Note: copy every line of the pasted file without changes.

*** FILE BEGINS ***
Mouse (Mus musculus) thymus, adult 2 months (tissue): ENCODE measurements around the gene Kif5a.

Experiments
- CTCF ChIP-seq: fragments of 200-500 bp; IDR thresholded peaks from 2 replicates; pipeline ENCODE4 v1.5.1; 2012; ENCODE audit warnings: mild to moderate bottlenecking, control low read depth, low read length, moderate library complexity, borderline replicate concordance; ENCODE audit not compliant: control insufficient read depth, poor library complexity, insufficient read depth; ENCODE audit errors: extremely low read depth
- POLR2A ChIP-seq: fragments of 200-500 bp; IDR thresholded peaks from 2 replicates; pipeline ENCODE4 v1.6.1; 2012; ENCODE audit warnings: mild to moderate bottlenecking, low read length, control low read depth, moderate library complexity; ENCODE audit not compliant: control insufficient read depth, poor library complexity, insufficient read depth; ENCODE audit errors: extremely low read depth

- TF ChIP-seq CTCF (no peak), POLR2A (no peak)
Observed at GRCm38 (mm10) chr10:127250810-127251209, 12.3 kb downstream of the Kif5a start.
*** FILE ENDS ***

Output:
Mouse (Mus musculus) thymus, adult 2 months (tissue): ENCODE measurements around the gene Kif5a.

Experiments
- CTCF ChIP-seq: fragments of 200-500 bp; IDR thresholded peaks from 2 replicates; pipeline ENCODE4 v1.5.1; 2012; ENCODE audit warnings: mild to moderate bottlenecking, control low read depth, low read length, moderate library complexity, borderline replicate concordance; ENCODE audit not compliant: control insufficient read depth, poor library complexity, insufficient read depth; ENCODE audit errors: extremely low read depth
- POLR2A ChIP-seq: fragments of 200-500 bp; IDR thresholded peaks from 2 replicates; pipeline ENCODE4 v1.6.1; 2012; ENCODE audit warnings: mild to moderate bottlenecking, low read length, control low read depth, moderate library complexity; ENCODE audit not compliant: control insufficient read depth, poor library complexity, insufficient read depth; ENCODE audit errors: extremely low read depth

- TF ChIP-seq CTCF (no peak), POLR2A (no peak)
Observed at GRCm38 (mm10) chr10:127250810-127251209, 12.3 kb downstream of the Kif5a start.